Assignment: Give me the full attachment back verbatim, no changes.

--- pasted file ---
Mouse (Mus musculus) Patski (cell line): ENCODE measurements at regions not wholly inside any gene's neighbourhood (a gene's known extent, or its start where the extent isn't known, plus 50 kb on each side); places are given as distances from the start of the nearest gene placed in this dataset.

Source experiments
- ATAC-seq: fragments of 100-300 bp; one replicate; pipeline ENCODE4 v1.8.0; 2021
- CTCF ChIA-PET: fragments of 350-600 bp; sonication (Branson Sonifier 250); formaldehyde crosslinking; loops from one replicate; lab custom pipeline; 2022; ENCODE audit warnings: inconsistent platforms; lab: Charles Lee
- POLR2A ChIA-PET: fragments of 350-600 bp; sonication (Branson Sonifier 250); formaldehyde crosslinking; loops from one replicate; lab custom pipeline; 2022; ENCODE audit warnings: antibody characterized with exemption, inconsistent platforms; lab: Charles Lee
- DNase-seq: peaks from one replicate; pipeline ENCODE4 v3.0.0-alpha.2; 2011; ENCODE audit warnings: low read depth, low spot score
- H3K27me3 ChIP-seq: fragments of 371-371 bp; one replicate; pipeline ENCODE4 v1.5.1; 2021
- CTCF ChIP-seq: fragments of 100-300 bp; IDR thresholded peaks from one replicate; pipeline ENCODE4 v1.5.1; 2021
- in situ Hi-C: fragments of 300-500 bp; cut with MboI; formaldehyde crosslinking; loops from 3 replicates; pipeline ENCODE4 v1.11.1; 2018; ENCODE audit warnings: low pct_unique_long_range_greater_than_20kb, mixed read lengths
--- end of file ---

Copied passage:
Mouse (Mus musculus) Patski (cell line): ENCODE measurements at regions not wholly inside any gene's neighbourhood (a gene's known extent, or its start where the extent isn't known, plus 50 kb on each side); places are given as distances from the start of the nearest gene placed in this dataset.

Source experiments
- ATAC-seq: fragments of 100-300 bp; one replicate; pipeline ENCODE4 v1.8.0; 2021
- CTCF ChIA-PET: fragments of 350-600 bp; sonication (Branson Sonifier 250); formaldehyde crosslinking; loops from one replicate; lab custom pipeline; 2022; ENCODE audit warnings: inconsistent platforms; lab: Charles Lee
- POLR2A ChIA-PET: fragments of 350-600 bp; sonication (Branson Sonifier 250); formaldehyde crosslinking; loops from one replicate; lab custom pipeline; 2022; ENCODE audit warnings: antibody characterized with exemption, inconsistent platforms; lab: Charles Lee
- DNase-seq: peaks from one replicate; pipeline ENCODE4 v3.0.0-alpha.2; 2011; ENCODE audit warnings: low read depth, low spot score
- H3K27me3 ChIP-seq: fragments of 371-371 bp; one replicate; pipeline ENCODE4 v1.5.1; 2021
- CTCF ChIP-seq: fragments of 100-300 bp; IDR thresholded peaks from one replicate; pipeline ENCODE4 v1.5.1; 2021
- in situ Hi-C: fragments of 300-500 bp; cut with MboI; formaldehyde crosslinking; loops from 3 replicates; pipeline ENCODE4 v1.11.1; 2018; ENCODE audit warnings: low pct_unique_long_range_greater_than_20kb, mixed read lengths